Closures In Retail Expected

A friend of mine sent me a link to a recent 2010 article by the Dominion Post about the typical trend of retail closures just after the Christmas period. i.e. January and February every year. Here is an excerpt from the article…

CLAIRE MCENTEE – The Dominion Post. Original article

"More retail closures could be in store following the rash of holiday receiverships. Several retailers were declared insolvent in January, including 10 Stax fashion stores, electronics store Eastern Hi Fi and Christchurch cycle shop Bike HQ. Three Wellington Mitre 10 stores were put into receivership shortly before Christmas."

"PricewaterhouseCoopers partner John Fisk said businesses that had struggled all year often capitulated in the face of holiday wage costs and a slowdown in turnover. Some retailers were thriving but many had been forced to swallow large rent increases, and there were likely to be some smaller ones hanging on and waiting for their leases to expire so they could close."

"Each insolvency was different – in the case of the Mitre 10 stores poor property investments by the owner were blamed – but a common cause was purchasing the wrong stock and being forced to discount it. ‘That puts pressure on the margins and it can be a slippery slope.’  KPMG head of restructuring and insolvency Shaun Adams said the holiday season was traditionally crunch time for struggling retailers."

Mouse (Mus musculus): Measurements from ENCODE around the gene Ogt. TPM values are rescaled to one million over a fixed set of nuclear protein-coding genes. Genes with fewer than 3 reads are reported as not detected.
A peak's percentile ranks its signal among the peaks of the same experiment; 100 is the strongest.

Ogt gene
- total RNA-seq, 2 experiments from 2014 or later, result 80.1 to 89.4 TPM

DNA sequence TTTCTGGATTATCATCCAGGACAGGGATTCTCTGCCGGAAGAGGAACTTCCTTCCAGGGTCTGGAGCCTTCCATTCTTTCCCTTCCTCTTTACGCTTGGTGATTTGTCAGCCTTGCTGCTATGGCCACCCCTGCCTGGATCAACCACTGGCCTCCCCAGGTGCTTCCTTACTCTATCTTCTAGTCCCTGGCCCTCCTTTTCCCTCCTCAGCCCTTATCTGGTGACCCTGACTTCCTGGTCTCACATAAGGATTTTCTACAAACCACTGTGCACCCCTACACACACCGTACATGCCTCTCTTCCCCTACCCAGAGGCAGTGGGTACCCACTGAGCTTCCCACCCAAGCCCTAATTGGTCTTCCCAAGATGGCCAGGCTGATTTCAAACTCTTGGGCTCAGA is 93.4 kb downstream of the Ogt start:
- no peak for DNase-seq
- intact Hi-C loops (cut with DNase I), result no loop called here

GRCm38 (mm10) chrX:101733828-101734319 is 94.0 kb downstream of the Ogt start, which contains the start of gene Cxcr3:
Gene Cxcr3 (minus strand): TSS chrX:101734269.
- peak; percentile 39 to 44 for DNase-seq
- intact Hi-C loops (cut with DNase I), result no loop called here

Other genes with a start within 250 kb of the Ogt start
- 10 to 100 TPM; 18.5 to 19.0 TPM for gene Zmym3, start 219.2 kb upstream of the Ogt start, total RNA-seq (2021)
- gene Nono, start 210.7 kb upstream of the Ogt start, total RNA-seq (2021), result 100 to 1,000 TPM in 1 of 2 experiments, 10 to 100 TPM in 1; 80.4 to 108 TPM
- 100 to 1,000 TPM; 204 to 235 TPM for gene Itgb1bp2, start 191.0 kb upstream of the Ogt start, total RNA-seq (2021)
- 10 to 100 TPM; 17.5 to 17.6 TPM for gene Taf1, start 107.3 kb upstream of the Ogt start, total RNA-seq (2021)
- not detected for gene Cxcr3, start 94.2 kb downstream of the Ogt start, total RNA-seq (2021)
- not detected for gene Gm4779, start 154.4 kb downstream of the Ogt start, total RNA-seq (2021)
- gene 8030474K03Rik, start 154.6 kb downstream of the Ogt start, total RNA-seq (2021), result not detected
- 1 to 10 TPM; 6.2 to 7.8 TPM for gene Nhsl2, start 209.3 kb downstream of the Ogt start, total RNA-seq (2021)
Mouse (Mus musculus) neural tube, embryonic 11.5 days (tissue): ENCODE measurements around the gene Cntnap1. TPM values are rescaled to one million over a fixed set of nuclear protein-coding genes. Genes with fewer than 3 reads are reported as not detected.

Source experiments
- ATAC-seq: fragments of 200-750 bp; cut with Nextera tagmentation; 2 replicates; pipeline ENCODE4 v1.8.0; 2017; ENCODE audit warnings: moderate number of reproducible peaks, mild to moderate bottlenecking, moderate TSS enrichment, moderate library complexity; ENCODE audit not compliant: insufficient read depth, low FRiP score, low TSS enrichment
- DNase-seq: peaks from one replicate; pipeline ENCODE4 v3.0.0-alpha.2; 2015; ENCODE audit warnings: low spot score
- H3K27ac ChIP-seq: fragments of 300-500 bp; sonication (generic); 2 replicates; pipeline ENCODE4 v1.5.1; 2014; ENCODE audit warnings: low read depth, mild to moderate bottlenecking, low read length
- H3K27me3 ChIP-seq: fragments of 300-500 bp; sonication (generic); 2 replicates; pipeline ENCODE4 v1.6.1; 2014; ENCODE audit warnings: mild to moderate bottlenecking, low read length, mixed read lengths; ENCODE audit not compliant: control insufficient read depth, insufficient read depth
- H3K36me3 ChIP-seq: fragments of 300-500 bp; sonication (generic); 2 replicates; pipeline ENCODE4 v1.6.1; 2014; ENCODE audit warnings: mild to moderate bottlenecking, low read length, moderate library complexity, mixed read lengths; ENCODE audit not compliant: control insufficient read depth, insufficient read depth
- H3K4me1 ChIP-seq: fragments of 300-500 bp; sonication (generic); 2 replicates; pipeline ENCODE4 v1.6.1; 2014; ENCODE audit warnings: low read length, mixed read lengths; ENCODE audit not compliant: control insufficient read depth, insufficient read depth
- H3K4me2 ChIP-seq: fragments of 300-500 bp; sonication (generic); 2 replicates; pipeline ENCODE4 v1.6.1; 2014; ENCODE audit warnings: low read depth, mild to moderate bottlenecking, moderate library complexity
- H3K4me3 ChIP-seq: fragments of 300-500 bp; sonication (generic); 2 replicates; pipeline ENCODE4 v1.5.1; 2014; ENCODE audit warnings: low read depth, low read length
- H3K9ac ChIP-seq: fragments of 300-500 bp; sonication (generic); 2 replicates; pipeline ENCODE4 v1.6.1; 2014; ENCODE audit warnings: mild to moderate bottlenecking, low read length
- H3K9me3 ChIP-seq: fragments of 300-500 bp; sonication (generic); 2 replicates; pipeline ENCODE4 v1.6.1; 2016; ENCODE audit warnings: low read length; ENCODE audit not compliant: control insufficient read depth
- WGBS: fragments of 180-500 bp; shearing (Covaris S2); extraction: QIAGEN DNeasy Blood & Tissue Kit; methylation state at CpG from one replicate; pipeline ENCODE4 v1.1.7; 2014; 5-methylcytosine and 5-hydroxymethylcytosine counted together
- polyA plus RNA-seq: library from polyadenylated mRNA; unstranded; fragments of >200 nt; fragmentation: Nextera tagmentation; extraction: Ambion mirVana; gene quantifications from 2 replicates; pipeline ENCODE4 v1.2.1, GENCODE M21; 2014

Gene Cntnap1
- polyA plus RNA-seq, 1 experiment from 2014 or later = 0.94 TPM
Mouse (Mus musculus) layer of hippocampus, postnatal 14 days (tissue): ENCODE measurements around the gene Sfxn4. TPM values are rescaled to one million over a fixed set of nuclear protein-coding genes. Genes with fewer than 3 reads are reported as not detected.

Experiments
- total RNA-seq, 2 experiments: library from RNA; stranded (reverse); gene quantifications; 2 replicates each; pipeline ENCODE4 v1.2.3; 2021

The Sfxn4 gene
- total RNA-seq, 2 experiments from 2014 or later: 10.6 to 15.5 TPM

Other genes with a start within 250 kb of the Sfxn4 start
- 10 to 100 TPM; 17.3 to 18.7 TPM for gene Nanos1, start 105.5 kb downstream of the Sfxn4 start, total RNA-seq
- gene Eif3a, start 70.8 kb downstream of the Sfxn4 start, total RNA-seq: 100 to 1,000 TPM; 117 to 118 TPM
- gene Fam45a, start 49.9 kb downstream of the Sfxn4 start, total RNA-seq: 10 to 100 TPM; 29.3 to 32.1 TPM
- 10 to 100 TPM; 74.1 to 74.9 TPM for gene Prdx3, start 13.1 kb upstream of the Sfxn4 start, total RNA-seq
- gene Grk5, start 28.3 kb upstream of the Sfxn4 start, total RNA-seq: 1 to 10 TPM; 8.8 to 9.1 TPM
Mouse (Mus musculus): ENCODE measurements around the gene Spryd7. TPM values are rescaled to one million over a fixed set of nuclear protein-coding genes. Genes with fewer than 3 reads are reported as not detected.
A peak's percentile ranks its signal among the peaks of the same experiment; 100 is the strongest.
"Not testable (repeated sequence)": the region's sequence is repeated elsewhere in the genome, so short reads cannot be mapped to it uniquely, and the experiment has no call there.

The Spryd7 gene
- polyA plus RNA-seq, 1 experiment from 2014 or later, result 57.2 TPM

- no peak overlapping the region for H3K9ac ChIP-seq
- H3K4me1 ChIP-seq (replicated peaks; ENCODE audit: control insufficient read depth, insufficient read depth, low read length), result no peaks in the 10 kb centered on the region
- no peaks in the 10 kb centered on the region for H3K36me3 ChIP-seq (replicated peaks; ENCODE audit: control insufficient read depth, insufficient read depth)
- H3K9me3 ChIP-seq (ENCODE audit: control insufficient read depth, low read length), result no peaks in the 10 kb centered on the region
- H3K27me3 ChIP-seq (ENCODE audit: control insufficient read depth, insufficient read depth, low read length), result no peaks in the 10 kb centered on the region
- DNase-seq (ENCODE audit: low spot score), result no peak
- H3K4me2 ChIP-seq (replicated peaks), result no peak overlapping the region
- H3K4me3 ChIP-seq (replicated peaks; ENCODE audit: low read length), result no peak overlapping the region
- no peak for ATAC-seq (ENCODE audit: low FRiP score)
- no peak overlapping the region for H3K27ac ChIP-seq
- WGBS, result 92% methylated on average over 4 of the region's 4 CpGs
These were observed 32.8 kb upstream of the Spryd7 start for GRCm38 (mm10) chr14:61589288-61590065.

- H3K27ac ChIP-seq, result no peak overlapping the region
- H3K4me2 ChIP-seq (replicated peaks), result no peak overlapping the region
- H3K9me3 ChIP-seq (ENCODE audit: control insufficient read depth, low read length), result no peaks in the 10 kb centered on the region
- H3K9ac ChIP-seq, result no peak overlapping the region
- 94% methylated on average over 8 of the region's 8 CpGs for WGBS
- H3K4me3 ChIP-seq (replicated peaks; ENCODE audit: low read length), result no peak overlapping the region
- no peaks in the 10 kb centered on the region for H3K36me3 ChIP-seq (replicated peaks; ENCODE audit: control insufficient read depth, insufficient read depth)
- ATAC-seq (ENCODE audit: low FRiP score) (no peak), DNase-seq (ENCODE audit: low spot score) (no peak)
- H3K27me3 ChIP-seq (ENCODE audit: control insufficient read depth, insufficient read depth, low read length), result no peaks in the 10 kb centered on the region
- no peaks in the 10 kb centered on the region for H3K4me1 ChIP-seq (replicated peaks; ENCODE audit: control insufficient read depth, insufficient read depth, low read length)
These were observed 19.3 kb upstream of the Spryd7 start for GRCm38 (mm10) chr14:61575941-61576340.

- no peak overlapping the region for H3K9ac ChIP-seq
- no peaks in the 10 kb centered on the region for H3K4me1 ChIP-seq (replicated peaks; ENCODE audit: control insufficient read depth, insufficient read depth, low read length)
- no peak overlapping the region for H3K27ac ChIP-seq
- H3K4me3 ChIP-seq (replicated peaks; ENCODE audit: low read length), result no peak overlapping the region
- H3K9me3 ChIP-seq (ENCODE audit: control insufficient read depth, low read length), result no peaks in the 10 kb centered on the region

So let’s review the main causes from this article and others that I’ve picked up in my business experience over the years:

  • Increases in rent in the New Year.
  • Staff wages costs over the holiday period : Overtime, annual leave pay, etc
  • Purchasing stock that didn’t sell well over the holiday period. Or overstock.
  • Having to discount heavily to compete with other retailers.
  • The sales slump that occurs from mid-January onwards after the Christmas and post-Christmas sales (The exception may be shoe stores that do well with Back-to-School promotions until the first or second week of February).
  • Having to commit to purchase $50k, $100k, $200k or more in stock for the upcoming winter season which puts a strain on balance sheets and bank accounts.

Sound familiar? In my next post I’ll show you some ways to counter these challenges for a typical fashion business. Stay tuned.

About the author: I’m Mark Fregnan, founder of Smart Fashion Marketing (Kinetic Media & Marketing) – an Australian consulting business that assists fashion retailers to increase sales and improve business value. Because we have a passion for marketing, our fashion business clients enjoy better store and label brand exposure, greater cash-flow and more time off to enjoy the finer things in life!